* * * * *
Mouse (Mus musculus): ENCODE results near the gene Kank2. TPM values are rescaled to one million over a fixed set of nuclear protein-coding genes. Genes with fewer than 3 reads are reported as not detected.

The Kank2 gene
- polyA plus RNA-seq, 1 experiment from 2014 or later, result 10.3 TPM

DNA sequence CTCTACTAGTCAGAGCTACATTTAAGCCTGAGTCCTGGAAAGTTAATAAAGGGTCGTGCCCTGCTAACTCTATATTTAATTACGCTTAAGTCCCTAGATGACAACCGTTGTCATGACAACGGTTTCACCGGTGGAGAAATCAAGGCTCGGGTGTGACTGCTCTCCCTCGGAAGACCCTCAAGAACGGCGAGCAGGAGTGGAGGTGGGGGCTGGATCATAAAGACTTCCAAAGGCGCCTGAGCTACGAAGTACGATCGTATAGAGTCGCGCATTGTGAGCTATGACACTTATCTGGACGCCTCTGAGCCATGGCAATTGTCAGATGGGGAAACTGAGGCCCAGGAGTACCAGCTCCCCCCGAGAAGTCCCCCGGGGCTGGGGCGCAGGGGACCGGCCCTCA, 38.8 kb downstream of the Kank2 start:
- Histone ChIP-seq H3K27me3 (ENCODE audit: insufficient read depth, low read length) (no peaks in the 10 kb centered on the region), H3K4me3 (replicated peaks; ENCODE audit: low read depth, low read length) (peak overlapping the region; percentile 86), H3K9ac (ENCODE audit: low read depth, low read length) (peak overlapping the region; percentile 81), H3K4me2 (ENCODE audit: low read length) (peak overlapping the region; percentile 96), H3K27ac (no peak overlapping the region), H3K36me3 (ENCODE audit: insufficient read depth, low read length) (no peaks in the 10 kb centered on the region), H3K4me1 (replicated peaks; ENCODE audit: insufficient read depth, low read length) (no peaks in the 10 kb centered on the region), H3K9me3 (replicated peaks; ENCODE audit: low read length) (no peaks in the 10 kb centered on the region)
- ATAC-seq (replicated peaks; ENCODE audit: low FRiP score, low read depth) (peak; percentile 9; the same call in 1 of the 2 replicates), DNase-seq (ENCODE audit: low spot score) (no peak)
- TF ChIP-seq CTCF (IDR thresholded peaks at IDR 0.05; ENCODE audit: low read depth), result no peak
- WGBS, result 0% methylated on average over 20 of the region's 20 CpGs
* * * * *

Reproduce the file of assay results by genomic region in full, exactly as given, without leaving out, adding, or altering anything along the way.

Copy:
Mouse (Mus musculus): ENCODE results near the gene Kank2. TPM values are rescaled to one million over a fixed set of nuclear protein-coding genes. Genes with fewer than 3 reads are reported as not detected.

The Kank2 gene
- polyA plus RNA-seq, 1 experiment from 2014 or later, result 10.3 TPM

DNA sequence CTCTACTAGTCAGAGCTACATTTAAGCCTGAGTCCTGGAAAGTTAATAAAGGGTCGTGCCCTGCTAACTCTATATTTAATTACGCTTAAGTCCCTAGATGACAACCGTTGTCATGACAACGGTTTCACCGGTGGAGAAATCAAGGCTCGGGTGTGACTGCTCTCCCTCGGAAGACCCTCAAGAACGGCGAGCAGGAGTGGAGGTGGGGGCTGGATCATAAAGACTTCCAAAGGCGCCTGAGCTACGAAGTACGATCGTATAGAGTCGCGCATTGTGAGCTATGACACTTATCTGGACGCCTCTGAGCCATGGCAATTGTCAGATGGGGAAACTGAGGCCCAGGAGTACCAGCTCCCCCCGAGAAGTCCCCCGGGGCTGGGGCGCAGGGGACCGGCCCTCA, 38.8 kb downstream of the Kank2 start:
- Histone ChIP-seq H3K27me3 (ENCODE audit: insufficient read depth, low read length) (no peaks in the 10 kb centered on the region), H3K4me3 (replicated peaks; ENCODE audit: low read depth, low read length) (peak overlapping the region; percentile 86), H3K9ac (ENCODE audit: low read depth, low read length) (peak overlapping the region; percentile 81), H3K4me2 (ENCODE audit: low read length) (peak overlapping the region; percentile 96), H3K27ac (no peak overlapping the region), H3K36me3 (ENCODE audit: insufficient read depth, low read length) (no peaks in the 10 kb centered on the region), H3K4me1 (replicated peaks; ENCODE audit: insufficient read depth, low read length) (no peaks in the 10 kb centered on the region), H3K9me3 (replicated peaks; ENCODE audit: low read length) (no peaks in the 10 kb centered on the region)
- ATAC-seq (replicated peaks; ENCODE audit: low FRiP score, low read depth) (peak; percentile 9; the same call in 1 of the 2 replicates), DNase-seq (ENCODE audit: low spot score) (no peak)
- TF ChIP-seq CTCF (IDR thresholded peaks at IDR 0.05; ENCODE audit: low read depth), result no peak
- WGBS, result 0% methylated on average over 20 of the region's 20 CpGs